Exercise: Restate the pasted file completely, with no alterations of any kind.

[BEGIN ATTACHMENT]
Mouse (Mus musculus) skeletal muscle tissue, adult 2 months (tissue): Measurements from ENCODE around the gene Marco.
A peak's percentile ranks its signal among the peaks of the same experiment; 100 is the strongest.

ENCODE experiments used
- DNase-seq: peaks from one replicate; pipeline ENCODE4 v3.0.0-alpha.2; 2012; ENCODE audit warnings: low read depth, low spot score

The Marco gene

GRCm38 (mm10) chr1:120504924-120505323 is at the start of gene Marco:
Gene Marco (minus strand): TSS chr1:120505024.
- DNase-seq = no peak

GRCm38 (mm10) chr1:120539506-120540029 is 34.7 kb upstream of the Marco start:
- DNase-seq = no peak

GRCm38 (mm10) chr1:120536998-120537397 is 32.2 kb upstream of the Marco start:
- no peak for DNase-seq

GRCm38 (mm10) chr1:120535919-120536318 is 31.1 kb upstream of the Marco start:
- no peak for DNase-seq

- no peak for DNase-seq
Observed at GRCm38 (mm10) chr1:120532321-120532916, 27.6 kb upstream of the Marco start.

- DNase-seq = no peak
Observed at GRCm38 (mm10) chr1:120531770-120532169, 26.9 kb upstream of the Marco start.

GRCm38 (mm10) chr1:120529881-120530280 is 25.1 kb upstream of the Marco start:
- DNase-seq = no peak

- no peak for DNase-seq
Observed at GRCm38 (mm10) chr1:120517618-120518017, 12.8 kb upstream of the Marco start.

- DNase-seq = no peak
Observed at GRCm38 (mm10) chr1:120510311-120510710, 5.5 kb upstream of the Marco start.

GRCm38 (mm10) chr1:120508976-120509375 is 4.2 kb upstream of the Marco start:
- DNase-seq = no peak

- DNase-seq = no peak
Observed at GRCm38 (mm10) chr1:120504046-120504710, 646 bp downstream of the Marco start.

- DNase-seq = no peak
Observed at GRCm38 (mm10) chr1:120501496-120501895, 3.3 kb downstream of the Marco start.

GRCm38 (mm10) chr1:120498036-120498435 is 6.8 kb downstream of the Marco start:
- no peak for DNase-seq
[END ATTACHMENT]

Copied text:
Mouse (Mus musculus) skeletal muscle tissue, adult 2 months (tissue): Measurements from ENCODE around the gene Marco.
A peak's percentile ranks its signal among the peaks of the same experiment; 100 is the strongest.

ENCODE experiments used
- DNase-seq: peaks from one replicate; pipeline ENCODE4 v3.0.0-alpha.2; 2012; ENCODE audit warnings: low read depth, low spot score

The Marco gene

GRCm38 (mm10) chr1:120504924-120505323 is at the start of gene Marco:
Gene Marco (minus strand): TSS chr1:120505024.
- DNase-seq = no peak

GRCm38 (mm10) chr1:120539506-120540029 is 34.7 kb upstream of the Marco start:
- DNase-seq = no peak

GRCm38 (mm10) chr1:120536998-120537397 is 32.2 kb upstream of the Marco start:
- no peak for DNase-seq

GRCm38 (mm10) chr1:120535919-120536318 is 31.1 kb upstream of the Marco start:
- no peak for DNase-seq

- no peak for DNase-seq
Observed at GRCm38 (mm10) chr1:120532321-120532916, 27.6 kb upstream of the Marco start.

- DNase-seq = no peak
Observed at GRCm38 (mm10) chr1:120531770-120532169, 26.9 kb upstream of the Marco start.

GRCm38 (mm10) chr1:120529881-120530280 is 25.1 kb upstream of the Marco start:
- DNase-seq = no peak

- no peak for DNase-seq
Observed at GRCm38 (mm10) chr1:120517618-120518017, 12.8 kb upstream of the Marco start.

- DNase-seq = no peak
Observed at GRCm38 (mm10) chr1:120510311-120510710, 5.5 kb upstream of the Marco start.

GRCm38 (mm10) chr1:120508976-120509375 is 4.2 kb upstream of the Marco start:
- DNase-seq = no peak

- DNase-seq = no peak
Observed at GRCm38 (mm10) chr1:120504046-120504710, 646 bp downstream of the Marco start.

- DNase-seq = no peak
Observed at GRCm38 (mm10) chr1:120501496-120501895, 3.3 kb downstream of the Marco start.

GRCm38 (mm10) chr1:120498036-120498435 is 6.8 kb downstream of the Marco start:
- no peak for DNase-seq